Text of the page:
On November 28th, I visited Lewiston, Maine and spoke with Jared Golden, who is running for Congress in Maine's 2nd district. A transcript of our conversation is below.

If after reading this interview you agree with me that Jared is the right candidate for Maine, please join me in donating generously to his campaign, either individually or as part of our Great Slate of eight progressive candidates!

—Maciej Ceglowski

An Interview With Jared Golden, Candidate For Congress in ME-02

Can you describe your district to people who have never been here?

Absolutely. This district is the largest congressional district east of the Mississippi River. It is very large and very rural. I can drive six hours north and reach the Canadian border; I can drive six hours south and be in New York City.

Maine is 1.3 million people, so not only is it a very large area, but it's not heavily populated. There are a lot of traditional ways of making a living here, so—fishing, farming. There was a fair amount of manufacturing base here; that's basically gone away. I think this district is a good example of those that people talk about in regard to communities that have really been left behind moving into a 21st century economy.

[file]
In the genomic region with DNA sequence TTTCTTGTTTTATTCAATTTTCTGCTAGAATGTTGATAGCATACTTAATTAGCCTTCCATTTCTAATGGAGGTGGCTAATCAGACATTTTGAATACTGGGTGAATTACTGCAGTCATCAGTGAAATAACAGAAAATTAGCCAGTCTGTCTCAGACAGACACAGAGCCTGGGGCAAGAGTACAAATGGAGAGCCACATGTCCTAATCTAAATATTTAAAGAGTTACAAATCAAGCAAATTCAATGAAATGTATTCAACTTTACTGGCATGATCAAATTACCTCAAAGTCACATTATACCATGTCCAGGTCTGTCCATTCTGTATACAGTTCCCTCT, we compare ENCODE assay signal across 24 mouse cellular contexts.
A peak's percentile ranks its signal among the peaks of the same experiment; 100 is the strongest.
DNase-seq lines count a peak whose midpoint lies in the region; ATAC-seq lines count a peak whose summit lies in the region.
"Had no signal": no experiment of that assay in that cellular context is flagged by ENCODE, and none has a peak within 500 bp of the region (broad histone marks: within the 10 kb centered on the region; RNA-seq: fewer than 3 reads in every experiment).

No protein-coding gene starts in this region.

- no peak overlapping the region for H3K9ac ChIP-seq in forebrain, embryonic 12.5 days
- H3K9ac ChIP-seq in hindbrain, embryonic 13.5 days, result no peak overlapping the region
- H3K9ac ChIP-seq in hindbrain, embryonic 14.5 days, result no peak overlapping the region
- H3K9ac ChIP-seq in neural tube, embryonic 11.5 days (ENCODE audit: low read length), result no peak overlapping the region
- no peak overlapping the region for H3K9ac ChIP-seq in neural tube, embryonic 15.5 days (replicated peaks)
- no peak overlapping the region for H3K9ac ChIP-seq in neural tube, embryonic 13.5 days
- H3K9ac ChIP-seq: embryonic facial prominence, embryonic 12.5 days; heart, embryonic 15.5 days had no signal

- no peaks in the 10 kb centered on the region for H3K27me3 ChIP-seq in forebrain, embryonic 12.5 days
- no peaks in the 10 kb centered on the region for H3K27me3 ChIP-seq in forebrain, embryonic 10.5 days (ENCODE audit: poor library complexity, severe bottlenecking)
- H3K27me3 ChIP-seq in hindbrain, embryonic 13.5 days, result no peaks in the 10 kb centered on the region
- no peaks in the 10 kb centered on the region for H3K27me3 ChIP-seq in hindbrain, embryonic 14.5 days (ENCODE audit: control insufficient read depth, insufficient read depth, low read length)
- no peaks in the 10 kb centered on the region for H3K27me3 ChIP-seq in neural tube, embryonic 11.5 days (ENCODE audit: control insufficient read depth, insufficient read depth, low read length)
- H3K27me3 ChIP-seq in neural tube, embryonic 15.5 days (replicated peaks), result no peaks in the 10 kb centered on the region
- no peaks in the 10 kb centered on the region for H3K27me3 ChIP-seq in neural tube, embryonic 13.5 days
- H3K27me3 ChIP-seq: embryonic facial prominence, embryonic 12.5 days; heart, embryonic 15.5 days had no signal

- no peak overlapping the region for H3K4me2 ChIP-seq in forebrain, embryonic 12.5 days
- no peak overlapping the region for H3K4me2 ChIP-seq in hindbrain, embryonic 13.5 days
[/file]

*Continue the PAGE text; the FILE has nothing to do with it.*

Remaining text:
This is just a part of the country that's taken a real hit, similar to the heartland. Some people might actually compare it quite a bit, in terms of our economy and what our politics is becoming.

Yeah, it's like a Midwestern state that got stuck in an odd corner of the country.

This happens to be the only congressional district in all of New England that has a Republican incumbent in the House. So it's certainly a target in that respect as well.

We like to say Maine is the way life should be. I don't know that it's necessarily better than other places in the country, but it's certainly a great place to live and make a life: slow pace, good people for the most part, just about anywhere you'd go. It's a place people would like to visit.

Unlike the other candidates that we're supporting, you actually have a bit of a political history: You've been in state politics.

What was the moment was that you decided you really had to get into this congressional race, and then also what was the moment that got you into politics to begin with, when you decided "I have to do this myself"?

Well, I'll start with running "myself". I served four years in the Marine Corps infantry, from 2002 to 2006, and served over in Afghanistan and Iraq. When I came back to Maine, I didn't follow politics at all. This wasn't really something I cared about. In fact, when I had the opportunity to go to college after the military, I was focused on international affairs, and—still thinking a lot about Afghanistan and Iraq—I went back, and I was a volunteer schoolteacher in Afghanistan.